December 8, 2010

The rare feat of the literary "exacta"


It's not easy to be good at two things at once

Last week, the sci-fi superblog Io9 hailed our author Jean-Christophe Valtat‘s wildly inventive Arctic fantasia Aurorarama as a top 10 sci-fi gift novel (“a wildly different take on the genre”). In this week’s New Yorker, Valtat‘s deeply introspective novel 03 was selected as a “reviewer’s favorite from 2010.”

Naturally we’re very pleased about Aurorarama finding champions in the science-fiction world and about M. Valtat’s well-deserved literary acclaim in general. But beyond that, I’m curious if this might not be an unprecedented literary triumph. Has any other author published in the U.S., in the same year, two novels more different than Aurorarama and 03, and received such praise for both? (Adding the marvelousness of the feat, Valtat wrote 03 in his native French while writing Aurorarama in English, a language he originally taught himself by listening to American rock music.) We typical talk about authors one book at a time (and typically one good book is more than enough to ask for!), but occasional there are times when an author produces back-to-back books that, though dramatically different from each other, are both marvelous successes–the rare literary exacta.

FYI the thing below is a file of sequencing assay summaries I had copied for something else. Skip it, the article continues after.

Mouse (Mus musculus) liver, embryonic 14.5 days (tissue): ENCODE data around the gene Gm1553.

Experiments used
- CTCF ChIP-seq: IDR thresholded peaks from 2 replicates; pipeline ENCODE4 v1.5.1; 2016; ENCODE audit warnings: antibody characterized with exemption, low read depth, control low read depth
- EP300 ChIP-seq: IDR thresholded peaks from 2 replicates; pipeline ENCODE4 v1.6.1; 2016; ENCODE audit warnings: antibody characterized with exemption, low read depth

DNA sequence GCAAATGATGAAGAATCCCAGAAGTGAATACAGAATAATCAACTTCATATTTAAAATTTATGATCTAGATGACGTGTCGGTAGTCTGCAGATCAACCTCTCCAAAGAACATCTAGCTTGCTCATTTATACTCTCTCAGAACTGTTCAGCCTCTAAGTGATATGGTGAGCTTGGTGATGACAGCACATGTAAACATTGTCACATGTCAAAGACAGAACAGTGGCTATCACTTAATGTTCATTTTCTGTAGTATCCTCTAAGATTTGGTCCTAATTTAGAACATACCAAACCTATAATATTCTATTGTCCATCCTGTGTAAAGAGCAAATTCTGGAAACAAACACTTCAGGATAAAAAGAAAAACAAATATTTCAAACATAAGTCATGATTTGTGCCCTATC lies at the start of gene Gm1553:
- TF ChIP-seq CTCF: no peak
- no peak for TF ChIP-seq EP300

David Mitchell‘s Booker-winning Cloud Atlas, which was both formally complex and stylistically virtuosic, followed closely by his more ernest and autobiographical Black Swan Green might be another example of a literary exacta. I have often felt that Kazuo Ishiguro writing the sprawling, surreal, and brilliant The Unconsoled on the heels of his exquisite, slim, and frankly perfect The Remains of the Day was one of the most stunning exactas of recent literary history. John Banville‘s shift from the rarified lyricism of The Sea to the plot-driven hard realism of Benjamin Black‘s Christine Falls also might qualify.

What are other examples of authors (or artists) who have produced two great yet unalike works within a short period of time? I feel like there must be other classic examples of such exactas. I feel like I’ll think of other examples very soon… but in the meantime, I leave it to you–the MobyLives reader braintrust–to think of other instances of this remarkable literary creature.